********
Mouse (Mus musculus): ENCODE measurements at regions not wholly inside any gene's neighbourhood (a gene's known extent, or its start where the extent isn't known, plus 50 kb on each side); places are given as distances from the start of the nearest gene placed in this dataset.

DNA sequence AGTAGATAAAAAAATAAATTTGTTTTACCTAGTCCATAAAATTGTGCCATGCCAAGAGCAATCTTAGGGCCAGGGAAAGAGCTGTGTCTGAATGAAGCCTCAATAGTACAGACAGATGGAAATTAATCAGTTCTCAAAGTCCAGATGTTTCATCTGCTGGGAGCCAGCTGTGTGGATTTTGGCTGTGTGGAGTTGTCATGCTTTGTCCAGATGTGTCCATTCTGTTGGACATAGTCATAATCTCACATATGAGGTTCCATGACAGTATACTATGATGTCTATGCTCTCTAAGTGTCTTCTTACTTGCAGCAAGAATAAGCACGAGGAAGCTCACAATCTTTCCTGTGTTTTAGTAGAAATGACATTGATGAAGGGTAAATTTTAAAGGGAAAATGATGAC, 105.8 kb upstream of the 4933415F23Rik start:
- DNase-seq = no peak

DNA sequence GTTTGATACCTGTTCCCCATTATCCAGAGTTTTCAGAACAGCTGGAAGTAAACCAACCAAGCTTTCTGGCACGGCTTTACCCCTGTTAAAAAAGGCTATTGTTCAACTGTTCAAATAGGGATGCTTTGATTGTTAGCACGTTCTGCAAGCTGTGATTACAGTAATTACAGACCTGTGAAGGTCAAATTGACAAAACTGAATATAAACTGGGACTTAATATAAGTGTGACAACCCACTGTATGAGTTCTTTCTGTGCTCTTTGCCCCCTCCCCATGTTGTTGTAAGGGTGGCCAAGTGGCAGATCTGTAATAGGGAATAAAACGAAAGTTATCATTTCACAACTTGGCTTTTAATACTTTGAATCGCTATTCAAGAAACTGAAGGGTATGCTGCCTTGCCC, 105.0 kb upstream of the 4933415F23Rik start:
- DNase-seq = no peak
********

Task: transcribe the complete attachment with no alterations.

Mouse (Mus musculus): ENCODE measurements at regions not wholly inside any gene's neighbourhood (a gene's known extent, or its start where the extent isn't known, plus 50 kb on each side); places are given as distances from the start of the nearest gene placed in this dataset.

DNA sequence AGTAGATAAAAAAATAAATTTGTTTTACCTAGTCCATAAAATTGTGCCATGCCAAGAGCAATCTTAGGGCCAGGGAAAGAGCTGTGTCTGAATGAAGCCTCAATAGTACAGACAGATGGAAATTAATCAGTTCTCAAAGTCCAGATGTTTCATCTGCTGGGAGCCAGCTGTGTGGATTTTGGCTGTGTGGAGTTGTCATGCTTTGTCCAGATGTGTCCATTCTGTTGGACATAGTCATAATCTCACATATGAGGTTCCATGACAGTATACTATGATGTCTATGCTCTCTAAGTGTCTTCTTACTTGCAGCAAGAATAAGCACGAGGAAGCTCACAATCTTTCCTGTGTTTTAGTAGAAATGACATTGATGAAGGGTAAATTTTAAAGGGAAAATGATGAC, 105.8 kb upstream of the 4933415F23Rik start:
- DNase-seq = no peak

DNA sequence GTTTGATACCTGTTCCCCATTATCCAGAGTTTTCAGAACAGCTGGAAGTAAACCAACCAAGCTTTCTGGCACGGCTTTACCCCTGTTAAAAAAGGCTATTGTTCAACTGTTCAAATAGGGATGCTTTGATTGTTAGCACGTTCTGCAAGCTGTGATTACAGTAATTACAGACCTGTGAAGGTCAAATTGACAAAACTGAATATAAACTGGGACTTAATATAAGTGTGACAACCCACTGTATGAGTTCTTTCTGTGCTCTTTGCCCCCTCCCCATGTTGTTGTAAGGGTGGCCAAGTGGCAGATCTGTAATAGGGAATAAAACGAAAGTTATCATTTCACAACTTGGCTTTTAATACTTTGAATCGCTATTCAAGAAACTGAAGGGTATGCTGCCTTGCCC, 105.0 kb upstream of the 4933415F23Rik start:
- DNase-seq = no peak